people in BHUTAN

There are numerous ethnic groups in Bhutan, and no one group constitutes a majority of the Bhutanese population.

The Bhutanese are of four main ethnic groups, (Ngalop, Sharchop and Lhotshampa)

The politically and culturally dominant Ngalop of western and northern Bhutan;


For tourists, full attire of own discipline is required when you enter dzongs and government offices. If you are anywhere near the national flag of Bhutan, you should remove your caps or hats. With specification, you may require to remove your footwear when you enter a holy place or temple.

“Gho’ is the national dress for men in Bhutan. It is a long robe hoisted up until it is knee-length. The hoisted cloth is held in place with a woven cloth belt called ‘Kera’ wound tightly around the waist. National dress for Bhutanese women is ‘Kira’. Kira looks like an apron. It is generally made of fine woven fabric, is adorned with traditional patterns.


ethnic groups


The Ngalop are dominant in western and northern Bhutan, including Thimphu and the Dzongkha-speaking region. The term Ngalop may subsume several related linguistic and cultural groups, such as the Kheng people and speakers of Bumthang language.


The Sharchop (meaning “easterner”), are the populations of mixed Tibetan, South Asian and Southeast Asian descent that mostly live in the eastern districts of Bhutan.


The Lhotshampa are generally classified as Hindus. The Lhotshampa are dominant in southern foot-hills of Bhutan, including Gelephu, Tsirang, Samtse and Nepali-speaking region. 

Other ethnic

  • Brokpa, Doya,  Lepcha,  Layab,  Tibetan

aboriginal inhabitants

The Lhop or Doya people are a little-known tribe of southwest Bhutan. The Bhutanese believe them to be the aboriginal inhabitants of the country. The Lhop are found in the low valleys of Dorokha Gewog and near Phuntsholing  in the Duars. The dress of the Lhop resembles the Lepcha, but they bear little similarity with the Bhutia in the North and the Toto in the west. 

The Doya trace their descent matrilineally, marry their cross cousins, and embalm the deceased who are then placed in a foetal position in a circular sarcophagus above the ground. They follow a blend of Tibetan Buddhism mixed with animism.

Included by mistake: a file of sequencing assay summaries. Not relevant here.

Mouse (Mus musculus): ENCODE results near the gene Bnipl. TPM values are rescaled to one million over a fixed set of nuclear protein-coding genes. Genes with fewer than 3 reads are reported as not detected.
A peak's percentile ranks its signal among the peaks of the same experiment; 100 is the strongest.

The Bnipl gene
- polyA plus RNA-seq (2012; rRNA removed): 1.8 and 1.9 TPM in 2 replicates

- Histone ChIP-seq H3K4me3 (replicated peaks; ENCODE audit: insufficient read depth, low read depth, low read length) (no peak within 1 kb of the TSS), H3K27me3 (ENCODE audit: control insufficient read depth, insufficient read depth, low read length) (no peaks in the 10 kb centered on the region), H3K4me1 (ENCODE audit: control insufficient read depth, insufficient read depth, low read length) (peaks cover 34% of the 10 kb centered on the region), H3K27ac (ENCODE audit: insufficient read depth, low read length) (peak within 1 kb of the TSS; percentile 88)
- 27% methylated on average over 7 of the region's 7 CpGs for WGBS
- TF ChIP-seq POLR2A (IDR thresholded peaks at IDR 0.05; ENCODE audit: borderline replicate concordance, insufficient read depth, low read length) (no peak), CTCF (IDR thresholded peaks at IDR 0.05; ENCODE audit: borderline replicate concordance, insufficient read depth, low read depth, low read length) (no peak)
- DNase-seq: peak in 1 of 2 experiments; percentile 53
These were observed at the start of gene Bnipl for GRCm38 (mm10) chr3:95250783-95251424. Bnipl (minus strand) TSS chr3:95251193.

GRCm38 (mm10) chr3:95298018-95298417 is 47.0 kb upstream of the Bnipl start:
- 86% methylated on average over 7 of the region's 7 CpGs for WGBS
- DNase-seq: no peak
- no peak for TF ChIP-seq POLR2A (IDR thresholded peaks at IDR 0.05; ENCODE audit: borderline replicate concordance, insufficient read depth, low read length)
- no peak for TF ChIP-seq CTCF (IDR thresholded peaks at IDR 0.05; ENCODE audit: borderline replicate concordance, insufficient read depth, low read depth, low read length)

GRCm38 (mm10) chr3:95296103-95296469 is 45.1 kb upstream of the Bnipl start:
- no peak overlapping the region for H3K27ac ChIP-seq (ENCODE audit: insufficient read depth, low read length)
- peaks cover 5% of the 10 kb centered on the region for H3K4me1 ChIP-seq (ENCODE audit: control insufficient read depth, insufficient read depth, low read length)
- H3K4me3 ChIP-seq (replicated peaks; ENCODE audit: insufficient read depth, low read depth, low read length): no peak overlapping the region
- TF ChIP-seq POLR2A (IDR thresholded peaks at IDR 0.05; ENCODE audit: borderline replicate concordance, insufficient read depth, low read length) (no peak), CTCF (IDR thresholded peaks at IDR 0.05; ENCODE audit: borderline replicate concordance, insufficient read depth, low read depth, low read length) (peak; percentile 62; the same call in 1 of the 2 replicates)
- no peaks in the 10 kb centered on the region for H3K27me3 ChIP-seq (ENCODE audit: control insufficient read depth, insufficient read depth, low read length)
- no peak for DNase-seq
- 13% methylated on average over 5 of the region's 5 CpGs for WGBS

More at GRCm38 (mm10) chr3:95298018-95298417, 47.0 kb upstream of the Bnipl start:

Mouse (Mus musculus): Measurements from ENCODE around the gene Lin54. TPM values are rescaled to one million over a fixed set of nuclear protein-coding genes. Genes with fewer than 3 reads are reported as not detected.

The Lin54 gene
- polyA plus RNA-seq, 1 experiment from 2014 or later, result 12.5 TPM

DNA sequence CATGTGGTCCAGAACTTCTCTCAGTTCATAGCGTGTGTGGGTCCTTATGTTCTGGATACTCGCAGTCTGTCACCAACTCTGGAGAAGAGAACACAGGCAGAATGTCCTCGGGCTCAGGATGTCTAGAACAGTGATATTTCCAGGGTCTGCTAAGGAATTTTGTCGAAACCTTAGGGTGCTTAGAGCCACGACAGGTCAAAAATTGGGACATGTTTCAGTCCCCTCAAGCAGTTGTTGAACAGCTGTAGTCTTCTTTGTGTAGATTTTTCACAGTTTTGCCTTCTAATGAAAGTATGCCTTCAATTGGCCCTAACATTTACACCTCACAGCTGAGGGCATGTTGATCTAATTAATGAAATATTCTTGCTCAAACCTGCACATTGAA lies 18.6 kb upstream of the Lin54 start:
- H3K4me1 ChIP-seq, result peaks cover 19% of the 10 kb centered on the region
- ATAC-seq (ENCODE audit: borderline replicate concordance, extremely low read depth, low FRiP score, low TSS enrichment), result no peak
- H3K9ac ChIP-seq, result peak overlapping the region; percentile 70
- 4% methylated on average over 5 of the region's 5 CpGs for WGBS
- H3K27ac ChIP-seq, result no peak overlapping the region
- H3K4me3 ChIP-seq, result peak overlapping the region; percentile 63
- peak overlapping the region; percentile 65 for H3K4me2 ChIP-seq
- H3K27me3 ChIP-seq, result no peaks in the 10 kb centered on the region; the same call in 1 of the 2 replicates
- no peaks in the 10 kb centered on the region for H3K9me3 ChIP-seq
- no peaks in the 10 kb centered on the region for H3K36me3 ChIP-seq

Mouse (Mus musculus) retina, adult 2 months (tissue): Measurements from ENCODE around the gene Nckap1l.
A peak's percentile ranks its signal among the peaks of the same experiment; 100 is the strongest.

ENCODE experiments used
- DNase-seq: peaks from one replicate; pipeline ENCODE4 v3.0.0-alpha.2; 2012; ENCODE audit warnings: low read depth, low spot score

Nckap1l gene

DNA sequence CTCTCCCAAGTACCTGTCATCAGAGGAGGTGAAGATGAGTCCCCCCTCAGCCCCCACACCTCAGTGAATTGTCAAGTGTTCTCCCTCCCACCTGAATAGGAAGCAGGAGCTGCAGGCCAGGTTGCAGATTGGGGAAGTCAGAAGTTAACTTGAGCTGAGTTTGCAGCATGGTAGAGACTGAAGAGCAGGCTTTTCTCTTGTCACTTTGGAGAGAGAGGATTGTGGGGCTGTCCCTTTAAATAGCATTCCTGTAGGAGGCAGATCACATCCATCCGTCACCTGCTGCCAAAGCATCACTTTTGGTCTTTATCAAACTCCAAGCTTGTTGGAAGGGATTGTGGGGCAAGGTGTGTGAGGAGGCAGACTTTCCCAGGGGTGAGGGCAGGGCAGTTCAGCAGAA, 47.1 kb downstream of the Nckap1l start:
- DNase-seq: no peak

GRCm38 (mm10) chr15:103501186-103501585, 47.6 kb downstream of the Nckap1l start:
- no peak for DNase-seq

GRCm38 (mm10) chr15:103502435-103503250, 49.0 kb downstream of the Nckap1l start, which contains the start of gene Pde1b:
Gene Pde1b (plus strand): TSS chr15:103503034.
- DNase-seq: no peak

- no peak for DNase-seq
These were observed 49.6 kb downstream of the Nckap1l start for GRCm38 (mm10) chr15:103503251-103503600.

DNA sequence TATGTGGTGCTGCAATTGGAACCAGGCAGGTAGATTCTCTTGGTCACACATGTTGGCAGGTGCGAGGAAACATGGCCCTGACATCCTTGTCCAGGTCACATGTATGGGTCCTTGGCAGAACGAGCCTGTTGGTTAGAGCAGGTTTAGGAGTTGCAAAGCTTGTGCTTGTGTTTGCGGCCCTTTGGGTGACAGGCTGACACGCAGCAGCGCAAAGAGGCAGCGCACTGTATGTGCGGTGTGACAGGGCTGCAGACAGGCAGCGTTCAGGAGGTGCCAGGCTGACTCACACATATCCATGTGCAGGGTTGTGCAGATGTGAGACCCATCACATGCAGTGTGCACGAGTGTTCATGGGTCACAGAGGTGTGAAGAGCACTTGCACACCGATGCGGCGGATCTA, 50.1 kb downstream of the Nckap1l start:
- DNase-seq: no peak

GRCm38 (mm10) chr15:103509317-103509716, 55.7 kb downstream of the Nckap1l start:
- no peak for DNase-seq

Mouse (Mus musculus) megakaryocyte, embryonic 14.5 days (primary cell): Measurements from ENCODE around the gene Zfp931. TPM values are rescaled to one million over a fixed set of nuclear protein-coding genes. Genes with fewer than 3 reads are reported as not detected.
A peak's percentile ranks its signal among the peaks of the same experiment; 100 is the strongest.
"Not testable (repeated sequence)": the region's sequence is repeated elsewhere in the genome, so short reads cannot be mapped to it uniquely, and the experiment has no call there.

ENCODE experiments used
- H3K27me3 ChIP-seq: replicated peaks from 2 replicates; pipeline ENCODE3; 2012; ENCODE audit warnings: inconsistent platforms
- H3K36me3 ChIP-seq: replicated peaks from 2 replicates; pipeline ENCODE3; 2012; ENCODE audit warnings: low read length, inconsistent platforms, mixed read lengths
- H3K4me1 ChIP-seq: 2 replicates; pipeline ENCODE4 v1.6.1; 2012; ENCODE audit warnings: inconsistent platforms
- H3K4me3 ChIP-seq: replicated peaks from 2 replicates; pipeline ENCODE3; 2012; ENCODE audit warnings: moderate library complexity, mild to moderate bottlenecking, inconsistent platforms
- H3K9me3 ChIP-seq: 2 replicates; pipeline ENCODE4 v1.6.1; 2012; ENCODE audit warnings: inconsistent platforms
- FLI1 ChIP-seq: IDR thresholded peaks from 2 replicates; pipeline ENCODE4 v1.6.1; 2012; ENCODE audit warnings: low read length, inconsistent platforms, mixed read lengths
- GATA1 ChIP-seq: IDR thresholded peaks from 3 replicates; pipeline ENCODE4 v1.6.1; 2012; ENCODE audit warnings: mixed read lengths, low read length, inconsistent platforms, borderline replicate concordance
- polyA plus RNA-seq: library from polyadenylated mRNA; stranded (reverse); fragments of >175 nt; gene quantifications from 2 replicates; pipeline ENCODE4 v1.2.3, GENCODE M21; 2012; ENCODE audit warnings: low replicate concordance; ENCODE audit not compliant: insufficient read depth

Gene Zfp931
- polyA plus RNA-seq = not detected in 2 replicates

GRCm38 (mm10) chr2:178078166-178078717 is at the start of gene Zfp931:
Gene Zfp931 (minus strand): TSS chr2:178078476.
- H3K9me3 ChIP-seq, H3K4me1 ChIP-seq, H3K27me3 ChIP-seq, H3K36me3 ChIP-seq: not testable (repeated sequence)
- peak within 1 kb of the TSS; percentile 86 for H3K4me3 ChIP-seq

layap PEOPLE
yak herders

Layaps are the semi-nomadic yak herders, inhabiting at the higher region of Bhutan. One of their major activities in their daily life is to rear and herd yaks. The Layap children nowadays attend school provided by the Royal Government of Bhutan in the region. They wear distinct costumes which is similar to some tribes in Tibet.

The women wear tapering/conical bamboo hats and precious stones around their neck. Both men and women wear yak-haired dresses which are different from the national dress.

merak PEOPLE

Merak is known for having the mystic animal-Yeti. The people of Merak and Sakteng are called Brokpas. When culture of other regions hinges at last breath, Brokpas have it preserved well and intact.

The hat they wear
The black hats they wear are spun from the yak hair and has five fringes dangling down. It not only shades the sun but also the fringes are meant to drain the rain water soaked in the thick hat. Thick woven wools and hairs of yak cloths keeps away harsh colds in the winter, and these people herd yaks and cattle for their livelihood.

east north PEOPLE

Women in east-north Bhutan continue to live and practice old customs and traditions the same way as their ancestors did.

Making yarn of sheep wool, weaving, gardening, fetching firewood, tending cattle are some of the daily chores in villages.

Khoma village, is known throughout the country for its woven textile, the Kishuthara. A culture that has evolved over the years is a row of women in a makeshift textile cottage, weaving intricate designs and patterns. A visit to this village will truly be a pleasant trip.

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